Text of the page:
For some additional perspective, the graph below shows global temperature as measured from satellites, beginning in 1979.  Although atmospheric carbon dioxide has been increasing, there does not seem to be a corresponding temperature response.  In the graph, temperatures before the strong El Nino event in 1998 show no trend.  Temperatures after 1998 also show no trend.  The difference is temperature levels before and after is attributed to shifts in global atmospheric cycles such as the Pacific Decadal Oscillation and El Nino.

UAH_LT_1979_thru_January_2014_v5.61

A 2485-year record shows current warming is a natural cycle

Chinese and Swedish researchers examined a 2,485-year record of tree ring data from the eastern Tibetan Plateau.  The researchers say:

The results showed that extreme climatic events on the Plateau, such as the Medieval Warm Period,  Little Ice Age and 20th Century Warming appeared synchronously with those in other places worldwide. The largest amplitude and rate of temperature change occurred during the Eastern Jin Event (343–425 AD), and not in the late 20th century. There were significant cycles of 1324 years, 800 years, 199 years, 110 years, and 2–3 years in the 2485-year temperature series. The 1324-year, 800-year, 199-year, and 110-year cycles are associated with solar activity, which greatly affects the Earth surface temperature. The long-term trends (>1000 years) of temperature were controlled by the millennium-scale cycle, and amplitudes were dominated by multi-century cycles. Moreover, cold intervals corresponded to sunspot minimums.

The graph below shows their temperature reconstruction and their prediction for the next 120 years.

Lu-tibet

The researchers say that there are few records long enough to recognize millennium-scale variations.  This particular record is well-correlated with seven other records in the northern hemisphere.

The researchers calculated the rate of temperature change for 10-year intervals.   They found that the highest rate was 0.77°C/decade between 362-390 AD. The next highest rate was 0.35°C/decade between 881–908 AD.  “In general, the calculations showed that the warming rate in the 20th century was not the highest in the past 2485 years.”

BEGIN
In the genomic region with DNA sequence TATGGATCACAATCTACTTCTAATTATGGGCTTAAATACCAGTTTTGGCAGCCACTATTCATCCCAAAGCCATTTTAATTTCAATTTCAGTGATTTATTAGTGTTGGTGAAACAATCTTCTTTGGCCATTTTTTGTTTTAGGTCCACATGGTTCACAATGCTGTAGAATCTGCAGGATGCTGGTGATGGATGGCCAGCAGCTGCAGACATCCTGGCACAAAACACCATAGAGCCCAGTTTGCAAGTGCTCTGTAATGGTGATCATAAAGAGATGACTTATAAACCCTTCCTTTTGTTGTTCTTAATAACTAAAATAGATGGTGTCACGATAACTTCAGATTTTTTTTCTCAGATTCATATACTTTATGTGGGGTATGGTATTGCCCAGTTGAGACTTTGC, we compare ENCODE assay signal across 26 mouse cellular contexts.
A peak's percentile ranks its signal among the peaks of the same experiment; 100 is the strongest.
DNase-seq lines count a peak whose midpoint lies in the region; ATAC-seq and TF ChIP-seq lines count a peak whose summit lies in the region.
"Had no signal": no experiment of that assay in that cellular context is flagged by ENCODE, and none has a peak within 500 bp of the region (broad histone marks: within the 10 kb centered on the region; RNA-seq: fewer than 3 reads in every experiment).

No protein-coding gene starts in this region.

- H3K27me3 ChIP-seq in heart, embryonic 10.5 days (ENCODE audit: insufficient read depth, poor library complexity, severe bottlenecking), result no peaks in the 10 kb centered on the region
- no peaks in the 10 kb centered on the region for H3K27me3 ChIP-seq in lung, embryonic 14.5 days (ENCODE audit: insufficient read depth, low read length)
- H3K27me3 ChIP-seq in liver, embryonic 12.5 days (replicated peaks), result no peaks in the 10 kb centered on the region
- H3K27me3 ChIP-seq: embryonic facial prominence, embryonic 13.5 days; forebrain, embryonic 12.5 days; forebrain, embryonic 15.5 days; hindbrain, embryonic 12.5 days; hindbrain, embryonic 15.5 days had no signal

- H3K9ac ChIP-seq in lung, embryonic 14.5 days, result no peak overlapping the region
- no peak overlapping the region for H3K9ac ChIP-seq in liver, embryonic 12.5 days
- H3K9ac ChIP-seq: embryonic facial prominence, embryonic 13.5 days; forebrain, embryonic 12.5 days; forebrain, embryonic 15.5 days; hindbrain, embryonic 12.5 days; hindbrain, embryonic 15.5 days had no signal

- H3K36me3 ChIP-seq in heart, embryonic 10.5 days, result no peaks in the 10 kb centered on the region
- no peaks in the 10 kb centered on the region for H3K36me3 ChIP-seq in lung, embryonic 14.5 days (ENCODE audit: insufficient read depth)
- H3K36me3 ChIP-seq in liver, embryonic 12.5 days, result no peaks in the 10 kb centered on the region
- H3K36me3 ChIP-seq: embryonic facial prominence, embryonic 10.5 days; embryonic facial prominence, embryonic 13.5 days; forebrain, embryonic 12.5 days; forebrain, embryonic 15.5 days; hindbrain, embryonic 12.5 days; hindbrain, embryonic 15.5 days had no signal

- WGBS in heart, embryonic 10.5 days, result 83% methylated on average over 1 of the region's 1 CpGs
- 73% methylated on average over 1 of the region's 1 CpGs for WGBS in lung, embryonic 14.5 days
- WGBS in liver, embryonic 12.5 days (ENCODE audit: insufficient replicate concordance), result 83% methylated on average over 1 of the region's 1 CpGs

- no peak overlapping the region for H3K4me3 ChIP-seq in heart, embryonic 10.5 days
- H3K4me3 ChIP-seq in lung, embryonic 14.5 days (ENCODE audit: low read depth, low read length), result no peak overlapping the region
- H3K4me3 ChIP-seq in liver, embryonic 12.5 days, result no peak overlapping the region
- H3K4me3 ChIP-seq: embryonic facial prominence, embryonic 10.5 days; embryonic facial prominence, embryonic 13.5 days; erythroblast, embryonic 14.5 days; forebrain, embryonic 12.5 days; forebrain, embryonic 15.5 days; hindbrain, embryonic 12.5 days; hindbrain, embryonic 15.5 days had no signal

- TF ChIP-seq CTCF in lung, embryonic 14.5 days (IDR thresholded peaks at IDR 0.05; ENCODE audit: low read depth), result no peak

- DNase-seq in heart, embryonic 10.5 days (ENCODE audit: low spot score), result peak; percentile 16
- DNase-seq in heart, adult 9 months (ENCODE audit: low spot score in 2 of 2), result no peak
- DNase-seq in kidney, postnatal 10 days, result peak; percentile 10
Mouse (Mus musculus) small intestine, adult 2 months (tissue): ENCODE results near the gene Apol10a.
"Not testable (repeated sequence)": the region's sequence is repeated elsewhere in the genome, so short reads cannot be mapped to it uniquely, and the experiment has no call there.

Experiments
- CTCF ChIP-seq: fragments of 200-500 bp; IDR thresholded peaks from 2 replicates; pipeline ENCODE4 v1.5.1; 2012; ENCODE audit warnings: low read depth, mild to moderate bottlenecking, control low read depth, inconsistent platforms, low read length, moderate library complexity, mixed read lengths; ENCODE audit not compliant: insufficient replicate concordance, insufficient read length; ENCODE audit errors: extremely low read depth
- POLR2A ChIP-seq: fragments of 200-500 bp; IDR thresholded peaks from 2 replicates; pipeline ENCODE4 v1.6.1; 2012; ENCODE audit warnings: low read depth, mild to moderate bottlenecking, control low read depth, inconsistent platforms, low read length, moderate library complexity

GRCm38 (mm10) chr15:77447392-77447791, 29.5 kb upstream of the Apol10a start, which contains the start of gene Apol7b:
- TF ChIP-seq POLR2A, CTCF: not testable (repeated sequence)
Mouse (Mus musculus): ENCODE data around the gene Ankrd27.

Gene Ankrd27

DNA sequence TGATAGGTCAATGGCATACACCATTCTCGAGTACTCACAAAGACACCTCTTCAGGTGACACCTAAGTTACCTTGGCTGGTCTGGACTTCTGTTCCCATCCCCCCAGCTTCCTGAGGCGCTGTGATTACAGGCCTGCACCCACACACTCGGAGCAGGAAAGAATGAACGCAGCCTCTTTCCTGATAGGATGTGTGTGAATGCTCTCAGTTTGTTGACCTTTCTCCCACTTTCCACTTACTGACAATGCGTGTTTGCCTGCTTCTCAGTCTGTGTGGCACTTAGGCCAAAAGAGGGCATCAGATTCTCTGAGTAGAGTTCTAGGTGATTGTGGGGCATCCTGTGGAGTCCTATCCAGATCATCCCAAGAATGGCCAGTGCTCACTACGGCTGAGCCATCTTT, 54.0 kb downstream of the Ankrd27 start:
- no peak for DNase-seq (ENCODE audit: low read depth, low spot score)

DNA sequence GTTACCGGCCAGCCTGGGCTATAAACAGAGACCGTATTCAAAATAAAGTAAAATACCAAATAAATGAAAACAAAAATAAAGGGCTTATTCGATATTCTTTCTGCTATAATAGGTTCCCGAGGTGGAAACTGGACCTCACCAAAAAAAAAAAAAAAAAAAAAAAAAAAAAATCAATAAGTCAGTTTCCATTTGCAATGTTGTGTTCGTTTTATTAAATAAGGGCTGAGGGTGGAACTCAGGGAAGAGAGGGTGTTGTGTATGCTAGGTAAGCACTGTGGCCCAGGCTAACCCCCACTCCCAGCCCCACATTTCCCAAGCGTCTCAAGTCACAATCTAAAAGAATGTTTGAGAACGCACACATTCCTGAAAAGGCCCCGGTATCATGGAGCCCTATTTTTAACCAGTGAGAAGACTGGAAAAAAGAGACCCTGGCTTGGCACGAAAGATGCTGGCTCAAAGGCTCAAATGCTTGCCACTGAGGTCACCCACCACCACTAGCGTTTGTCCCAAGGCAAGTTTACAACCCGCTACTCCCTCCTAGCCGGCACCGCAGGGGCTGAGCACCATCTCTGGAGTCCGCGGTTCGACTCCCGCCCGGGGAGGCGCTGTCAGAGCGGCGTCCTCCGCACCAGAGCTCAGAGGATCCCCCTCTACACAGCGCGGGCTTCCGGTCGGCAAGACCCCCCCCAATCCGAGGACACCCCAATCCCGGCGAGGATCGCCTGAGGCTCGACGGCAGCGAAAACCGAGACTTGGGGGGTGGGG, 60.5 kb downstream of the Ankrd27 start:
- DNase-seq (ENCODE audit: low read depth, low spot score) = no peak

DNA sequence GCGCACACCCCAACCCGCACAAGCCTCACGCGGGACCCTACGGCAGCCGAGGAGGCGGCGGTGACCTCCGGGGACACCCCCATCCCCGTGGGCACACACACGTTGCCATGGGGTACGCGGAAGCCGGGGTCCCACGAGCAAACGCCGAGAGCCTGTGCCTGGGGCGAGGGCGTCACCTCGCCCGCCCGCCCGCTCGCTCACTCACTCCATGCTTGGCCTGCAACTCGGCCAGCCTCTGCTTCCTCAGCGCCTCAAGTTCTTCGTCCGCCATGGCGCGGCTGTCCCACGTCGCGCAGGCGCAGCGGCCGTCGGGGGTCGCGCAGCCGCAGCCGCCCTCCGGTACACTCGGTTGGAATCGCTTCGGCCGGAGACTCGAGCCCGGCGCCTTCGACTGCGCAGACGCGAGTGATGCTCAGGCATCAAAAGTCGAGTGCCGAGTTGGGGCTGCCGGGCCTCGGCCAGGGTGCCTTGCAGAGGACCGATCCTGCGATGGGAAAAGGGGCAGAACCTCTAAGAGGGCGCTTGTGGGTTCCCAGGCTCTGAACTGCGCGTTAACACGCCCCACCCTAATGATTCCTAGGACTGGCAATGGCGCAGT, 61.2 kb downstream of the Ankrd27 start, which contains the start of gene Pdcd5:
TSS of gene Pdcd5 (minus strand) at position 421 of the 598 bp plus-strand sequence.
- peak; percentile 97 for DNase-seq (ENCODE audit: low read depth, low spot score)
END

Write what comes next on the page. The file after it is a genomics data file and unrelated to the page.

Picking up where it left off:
The global climatic system  is greatly affected by the millennium-scale cycles. There has been much geological evidence of millennium-scale cycles, from North America to Europe and from the Middle East to East Asia.

There is evidence worldwide indicating that millennium-scale cycles are the dominant factors for climatic fluctuation during the Holocene, and the exact periodicity of the millennium-scale cycle was modified as 1374 ± 502 years by Bond et al. The inducement mechanism of these cycles may be associated with solar activity, and perhaps, the inherent solar cycle.

The researchers say that “two century-scale cycles (199 years and 110 years) have dominantly affected the amplitude of the temperature variations.”  We experience temperature extremes through “constructive overlapping of multiple cycles” which, in the past 2,485 years appear to have produced 600-year cycles of general increases and decreases in temperature.

tibet-600

These tree-ring proxies agree with results of interpretations from ice cores, corals, speleothems, lacustrine deposits, and historical documents.  The authors say there is still uncertainty in climate change but solar activity appears to have had a great effect on the Tibetan Plateau. The implication is that 20th Century warming is not unprecedented in either rate or magnitude.  The authors say, “This moderate millennium-scale cycle [600 years] has lasted for such a long time that there is no reason for it to disappear in the last 2000 years.

The paper: Liu Y, Cai Q F, Song H M, et al., 2011, Amplitudes, rates, periodicities and causes of temperature variations in the past 2485 years and future trends over the central-eastern Tibetan Plateau. Chinese Sci Bull, 56: 2986 2994, doi: 10.1007/s11434-011-4713-7.

The full paper may be downloaded here.